SPSP has in the past year signed a number of MoUs and agreements, such as those with Nesr, McDermott, IFP, etc. Abdulkareem says these partnerships help SPSP achieve its mission of training and graduating technically trained young Saudis, who are competent and qualified to fill technical jobs at the companies operating in the energy sector. Some companies like IFP and ADI are mainly training providers whereas others are trainee sponsoring companies, which sponsor trainees for two years and hire them if they pass.

Recounting SPSP’s achievements, he proudly says several SPSP trainees have climbed to higher positions after completing their training. Three of these many achievers are Hussam Al Takroni, Khalid Al Abdulwahid and Faisal Al Shahrani.

Al Takroni joined SPSP after completing high school back in 2008. After signing a contract with one of SPSP’s sponsoring companies, he graduated with a two-year a diploma in Mechanical Maintenance Technology from SPSP.

As part of the contractual obligation, he worked for his sponsoring company as a mechanical technician foreman in Aramco Manifa field for a while. Later, based on his distinction during his studies, SPSP offered him to return and work for it as a potential technical trainer. During his two years as a potential trainer, SPSP trained him through intensive assignments and courses, making him a qualified technical trainer.

Al Takroni worked at the institute for two years as technical instructor and trained and qualified more than 20 trainees every year to graduate and join the labour market in the oil, gas and energy sectors.

In 2015, SPSP offered him a scholarship for a Bachelor’s degree at Staffordshire University, the UK and he came back with a degree in Mechanical Engineering to help transfer knowledge and aid in the improvement and development of SPSP.

He now occupies a Senior Mechanical Instructor position and leads a group of 15 instructors to qualify and graduate 100 Saudi trainees specialised in mechanical technology to work in the biggest companies in the oil, gas and energy industry.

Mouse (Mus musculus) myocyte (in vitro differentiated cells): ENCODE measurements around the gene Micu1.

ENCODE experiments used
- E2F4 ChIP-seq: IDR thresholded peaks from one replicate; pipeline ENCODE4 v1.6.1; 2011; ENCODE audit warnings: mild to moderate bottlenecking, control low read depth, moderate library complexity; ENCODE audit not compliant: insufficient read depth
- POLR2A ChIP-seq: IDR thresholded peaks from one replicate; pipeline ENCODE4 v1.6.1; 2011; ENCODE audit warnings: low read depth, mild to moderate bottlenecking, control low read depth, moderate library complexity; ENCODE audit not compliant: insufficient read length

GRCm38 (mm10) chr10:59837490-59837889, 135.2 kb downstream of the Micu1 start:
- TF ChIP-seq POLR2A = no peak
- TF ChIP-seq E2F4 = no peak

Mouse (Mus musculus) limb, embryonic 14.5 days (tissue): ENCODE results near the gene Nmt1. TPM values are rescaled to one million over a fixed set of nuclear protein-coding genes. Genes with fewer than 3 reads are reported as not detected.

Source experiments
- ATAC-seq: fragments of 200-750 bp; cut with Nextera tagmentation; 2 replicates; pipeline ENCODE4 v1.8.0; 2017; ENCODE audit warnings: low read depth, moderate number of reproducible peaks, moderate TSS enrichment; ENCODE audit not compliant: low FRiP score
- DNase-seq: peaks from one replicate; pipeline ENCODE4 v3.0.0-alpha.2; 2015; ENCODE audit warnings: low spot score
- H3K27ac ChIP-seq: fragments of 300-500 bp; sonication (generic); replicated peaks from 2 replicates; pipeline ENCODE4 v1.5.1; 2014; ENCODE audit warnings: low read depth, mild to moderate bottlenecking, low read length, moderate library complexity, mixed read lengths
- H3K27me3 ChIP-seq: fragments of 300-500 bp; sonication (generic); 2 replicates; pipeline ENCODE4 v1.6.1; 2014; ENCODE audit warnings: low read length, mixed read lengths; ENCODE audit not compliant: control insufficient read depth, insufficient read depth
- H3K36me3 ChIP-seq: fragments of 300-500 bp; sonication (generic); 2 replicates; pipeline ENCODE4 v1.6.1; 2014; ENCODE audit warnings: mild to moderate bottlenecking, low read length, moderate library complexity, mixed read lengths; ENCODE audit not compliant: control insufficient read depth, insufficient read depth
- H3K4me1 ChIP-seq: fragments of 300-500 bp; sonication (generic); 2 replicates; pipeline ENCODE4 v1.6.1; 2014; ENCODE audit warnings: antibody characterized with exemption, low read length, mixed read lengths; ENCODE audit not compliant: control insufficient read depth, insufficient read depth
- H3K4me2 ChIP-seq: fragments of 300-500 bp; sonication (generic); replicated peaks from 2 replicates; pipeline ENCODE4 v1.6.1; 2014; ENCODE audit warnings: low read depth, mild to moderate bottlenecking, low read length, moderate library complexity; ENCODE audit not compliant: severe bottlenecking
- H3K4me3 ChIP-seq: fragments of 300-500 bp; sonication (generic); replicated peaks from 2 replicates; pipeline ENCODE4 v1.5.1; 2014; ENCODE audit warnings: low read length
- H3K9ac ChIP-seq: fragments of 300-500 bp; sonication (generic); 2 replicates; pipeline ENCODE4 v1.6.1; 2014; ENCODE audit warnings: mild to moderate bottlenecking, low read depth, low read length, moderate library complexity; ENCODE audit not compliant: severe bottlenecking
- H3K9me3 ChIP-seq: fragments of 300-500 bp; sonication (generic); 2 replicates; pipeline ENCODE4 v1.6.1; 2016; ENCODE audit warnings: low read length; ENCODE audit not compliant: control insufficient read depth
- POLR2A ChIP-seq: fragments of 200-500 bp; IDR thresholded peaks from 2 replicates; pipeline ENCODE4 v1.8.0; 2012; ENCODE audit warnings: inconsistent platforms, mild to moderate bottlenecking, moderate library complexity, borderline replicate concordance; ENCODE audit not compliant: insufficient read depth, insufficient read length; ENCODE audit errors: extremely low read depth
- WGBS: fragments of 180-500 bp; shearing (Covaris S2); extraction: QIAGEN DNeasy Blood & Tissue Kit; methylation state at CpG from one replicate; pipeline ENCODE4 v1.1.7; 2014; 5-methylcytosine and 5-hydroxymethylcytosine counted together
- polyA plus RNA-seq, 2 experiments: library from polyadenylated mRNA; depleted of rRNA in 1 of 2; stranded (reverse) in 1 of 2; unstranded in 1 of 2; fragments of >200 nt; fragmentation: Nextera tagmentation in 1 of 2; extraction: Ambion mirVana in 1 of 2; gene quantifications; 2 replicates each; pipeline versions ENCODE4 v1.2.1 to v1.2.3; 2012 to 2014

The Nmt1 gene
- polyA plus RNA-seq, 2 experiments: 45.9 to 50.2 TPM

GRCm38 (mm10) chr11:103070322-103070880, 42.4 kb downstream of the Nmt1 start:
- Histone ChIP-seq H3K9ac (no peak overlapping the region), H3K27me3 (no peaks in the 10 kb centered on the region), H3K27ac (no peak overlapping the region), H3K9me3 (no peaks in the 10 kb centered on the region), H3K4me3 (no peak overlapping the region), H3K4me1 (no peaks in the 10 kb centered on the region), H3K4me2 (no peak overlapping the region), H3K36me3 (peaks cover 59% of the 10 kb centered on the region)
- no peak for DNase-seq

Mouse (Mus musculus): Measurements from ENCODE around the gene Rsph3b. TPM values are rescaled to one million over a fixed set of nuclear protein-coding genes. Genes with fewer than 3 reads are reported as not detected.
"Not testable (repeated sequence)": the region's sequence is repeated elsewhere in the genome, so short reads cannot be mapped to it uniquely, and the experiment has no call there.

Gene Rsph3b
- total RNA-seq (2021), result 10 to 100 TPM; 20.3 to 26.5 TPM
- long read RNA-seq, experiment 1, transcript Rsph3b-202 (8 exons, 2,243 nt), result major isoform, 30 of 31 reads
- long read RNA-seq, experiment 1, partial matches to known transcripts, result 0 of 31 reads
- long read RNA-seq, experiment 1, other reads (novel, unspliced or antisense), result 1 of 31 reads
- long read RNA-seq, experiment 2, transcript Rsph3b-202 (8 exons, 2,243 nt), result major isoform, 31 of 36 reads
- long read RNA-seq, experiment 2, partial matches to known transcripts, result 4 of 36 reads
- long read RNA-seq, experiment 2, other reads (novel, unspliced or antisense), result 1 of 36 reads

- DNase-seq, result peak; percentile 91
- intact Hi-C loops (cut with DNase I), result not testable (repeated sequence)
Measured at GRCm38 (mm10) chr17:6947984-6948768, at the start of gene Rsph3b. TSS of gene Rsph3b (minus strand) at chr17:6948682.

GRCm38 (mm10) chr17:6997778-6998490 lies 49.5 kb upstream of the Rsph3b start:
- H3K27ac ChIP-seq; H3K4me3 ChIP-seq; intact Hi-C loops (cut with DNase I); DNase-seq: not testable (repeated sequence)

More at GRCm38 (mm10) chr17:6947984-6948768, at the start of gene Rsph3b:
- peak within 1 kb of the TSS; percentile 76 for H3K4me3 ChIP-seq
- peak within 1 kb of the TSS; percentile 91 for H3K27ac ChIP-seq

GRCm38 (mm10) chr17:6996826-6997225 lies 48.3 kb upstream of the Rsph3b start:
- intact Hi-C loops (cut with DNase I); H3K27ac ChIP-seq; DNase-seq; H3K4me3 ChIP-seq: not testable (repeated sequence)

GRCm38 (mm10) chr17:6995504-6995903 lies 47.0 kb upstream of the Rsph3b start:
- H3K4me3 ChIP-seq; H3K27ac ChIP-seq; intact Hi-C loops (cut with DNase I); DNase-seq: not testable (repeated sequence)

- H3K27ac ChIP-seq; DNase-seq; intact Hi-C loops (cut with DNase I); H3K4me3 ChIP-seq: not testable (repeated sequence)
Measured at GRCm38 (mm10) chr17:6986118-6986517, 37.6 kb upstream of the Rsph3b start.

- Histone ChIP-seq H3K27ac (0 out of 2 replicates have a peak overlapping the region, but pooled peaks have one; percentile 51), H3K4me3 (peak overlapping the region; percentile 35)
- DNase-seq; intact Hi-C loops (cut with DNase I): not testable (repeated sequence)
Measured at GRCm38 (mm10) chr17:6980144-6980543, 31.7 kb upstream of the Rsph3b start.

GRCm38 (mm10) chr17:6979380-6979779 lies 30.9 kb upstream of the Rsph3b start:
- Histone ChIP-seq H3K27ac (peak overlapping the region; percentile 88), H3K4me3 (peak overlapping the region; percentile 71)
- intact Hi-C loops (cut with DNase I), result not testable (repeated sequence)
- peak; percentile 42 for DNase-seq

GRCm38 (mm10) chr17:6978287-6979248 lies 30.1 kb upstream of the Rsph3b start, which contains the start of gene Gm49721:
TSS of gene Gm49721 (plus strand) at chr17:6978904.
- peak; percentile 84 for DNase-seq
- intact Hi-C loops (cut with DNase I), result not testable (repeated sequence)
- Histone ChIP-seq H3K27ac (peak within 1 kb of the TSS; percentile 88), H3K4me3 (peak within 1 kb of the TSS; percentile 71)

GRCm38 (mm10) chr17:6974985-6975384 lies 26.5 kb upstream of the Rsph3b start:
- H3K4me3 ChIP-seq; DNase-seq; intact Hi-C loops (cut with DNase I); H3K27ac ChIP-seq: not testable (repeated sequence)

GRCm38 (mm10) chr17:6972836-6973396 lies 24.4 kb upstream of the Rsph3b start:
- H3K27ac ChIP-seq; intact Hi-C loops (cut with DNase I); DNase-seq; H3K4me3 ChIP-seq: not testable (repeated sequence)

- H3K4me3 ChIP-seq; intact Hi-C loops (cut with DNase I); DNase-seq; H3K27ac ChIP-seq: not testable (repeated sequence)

The story of Al Abdulwahid is somewhat similar. He obtained a diploma in Electrical Maintenance Technology from SPSP after completing high school in 2008 and later signing a contract with one of SPSP sponsoring companies.

As a part of the contractual obligation, he worked for his sponsoring company as an electrical technician foreman at Aramco Manifa field for a while, and was later offered by SPSP to work for it as a potential technical trainer.

During his two years as a potential trainer, SPSP developed him through intensive assignments and courses, making him a qualified technical trainer. In the two years he worked at SPSP, Al Abdulwahid trained and qualified more than 20 trainees every year to graduate and join the oil, gas and energy sector.

In 2015, SPSP offered him a scholarship to complete his Bachelor’s degree at Staffordshire University, UK, in electrical engineering. After his return, he helped transferring knowledge and helped in the improvement and development of SPSP. He worked as a senior electrical instructor, leading a group of 15 instructors to qualify and graduate 100 Saudi trainees specialised in electrical technology to work in the biggest companies in the oil, gas and energy sectros. He now occupies the acting Technical Training Manager position and is in charge of all technical training workshops, and responsible to graduate more than 390 highly qualified technical Saudi workforce.

Al Shahrani on the other hand joined SPSP’s second batch where he studied technical mechanical and graduated in 2011. He started his career with his sponsoring company Schlumberger in January 2012 as an operator and is currently working at Halliburton as a service coordinator in Kuwait leading a team of 85 members. He is poised for promotion to operations manager next March.

Like every responsible company, corporate social responsibilities (CSR) is an integral part of SPSP’s operation and vision. “The institute has signed many MoUs with different companies and societal entities to cover beneficial programmes for individuals in need and the society at large,” says Abdulkareem.

Examples are, ‘Taziz’ Programme, which involves teaching English language to high school orphans to increase their chances of further development and studies; health campaigns; beach cleaning initiatives; and other charity works during the holy month of Ramadan (providing food and essentials to people in need) and during the year.

Abdulkareem is confident SPSP will meet the challenges ahead in satisfying the future needs of the industry and become globally-recognised as the best-in-class institute in introducing a sustainability programme to achieve the highest operational excellence standards.

“I count on SPSP team’s support and commitment in making the SPSP a training facility we can all be proud of, for the future benefits of our beloved country,” he concludes.